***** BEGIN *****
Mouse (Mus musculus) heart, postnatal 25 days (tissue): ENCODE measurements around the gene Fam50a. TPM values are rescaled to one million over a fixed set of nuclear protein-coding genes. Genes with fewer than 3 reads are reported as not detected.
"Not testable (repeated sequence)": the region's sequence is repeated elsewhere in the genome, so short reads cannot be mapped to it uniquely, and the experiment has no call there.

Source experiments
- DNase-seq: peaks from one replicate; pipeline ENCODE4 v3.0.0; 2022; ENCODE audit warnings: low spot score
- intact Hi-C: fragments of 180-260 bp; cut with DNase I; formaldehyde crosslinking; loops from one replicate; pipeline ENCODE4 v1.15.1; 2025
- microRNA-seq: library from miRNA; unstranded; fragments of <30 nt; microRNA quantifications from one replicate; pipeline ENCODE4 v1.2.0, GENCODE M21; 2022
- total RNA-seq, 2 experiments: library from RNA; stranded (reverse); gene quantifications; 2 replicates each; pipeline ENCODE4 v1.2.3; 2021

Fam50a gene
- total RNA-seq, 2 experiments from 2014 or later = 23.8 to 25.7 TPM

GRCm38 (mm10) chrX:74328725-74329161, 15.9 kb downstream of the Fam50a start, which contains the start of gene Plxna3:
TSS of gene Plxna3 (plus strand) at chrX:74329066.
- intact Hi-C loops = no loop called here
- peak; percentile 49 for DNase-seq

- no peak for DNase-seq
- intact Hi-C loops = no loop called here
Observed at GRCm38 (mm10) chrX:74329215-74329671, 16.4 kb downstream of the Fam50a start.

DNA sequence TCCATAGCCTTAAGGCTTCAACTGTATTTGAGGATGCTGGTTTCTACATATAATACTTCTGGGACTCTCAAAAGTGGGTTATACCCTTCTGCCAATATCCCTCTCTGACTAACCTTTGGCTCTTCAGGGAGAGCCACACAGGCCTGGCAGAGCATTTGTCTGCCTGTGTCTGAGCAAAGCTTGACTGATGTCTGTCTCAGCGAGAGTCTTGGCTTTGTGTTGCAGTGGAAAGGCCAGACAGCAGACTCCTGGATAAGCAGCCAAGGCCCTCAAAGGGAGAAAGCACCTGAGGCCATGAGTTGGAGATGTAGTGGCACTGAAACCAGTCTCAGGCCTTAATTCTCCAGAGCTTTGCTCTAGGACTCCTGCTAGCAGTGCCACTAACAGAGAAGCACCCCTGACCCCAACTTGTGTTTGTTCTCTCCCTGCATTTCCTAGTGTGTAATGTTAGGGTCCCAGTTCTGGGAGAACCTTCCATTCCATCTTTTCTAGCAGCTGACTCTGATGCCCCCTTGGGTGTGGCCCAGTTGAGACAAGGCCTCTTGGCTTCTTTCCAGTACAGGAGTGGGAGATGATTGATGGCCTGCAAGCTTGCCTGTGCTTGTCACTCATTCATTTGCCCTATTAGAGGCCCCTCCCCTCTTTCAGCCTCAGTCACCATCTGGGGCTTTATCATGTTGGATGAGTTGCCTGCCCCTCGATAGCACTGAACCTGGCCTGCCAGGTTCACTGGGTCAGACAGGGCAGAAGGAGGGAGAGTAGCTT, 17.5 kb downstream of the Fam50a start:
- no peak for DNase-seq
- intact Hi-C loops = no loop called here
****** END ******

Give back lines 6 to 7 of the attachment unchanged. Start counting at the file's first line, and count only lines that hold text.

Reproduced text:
- microRNA-seq: library from miRNA; unstranded; fragments of <30 nt; microRNA quantifications from one replicate; pipeline ENCODE4 v1.2.0, GENCODE M21; 2022
- total RNA-seq, 2 experiments: library from RNA; stranded (reverse); gene quantifications; 2 replicates each; pipeline ENCODE4 v1.2.3; 2021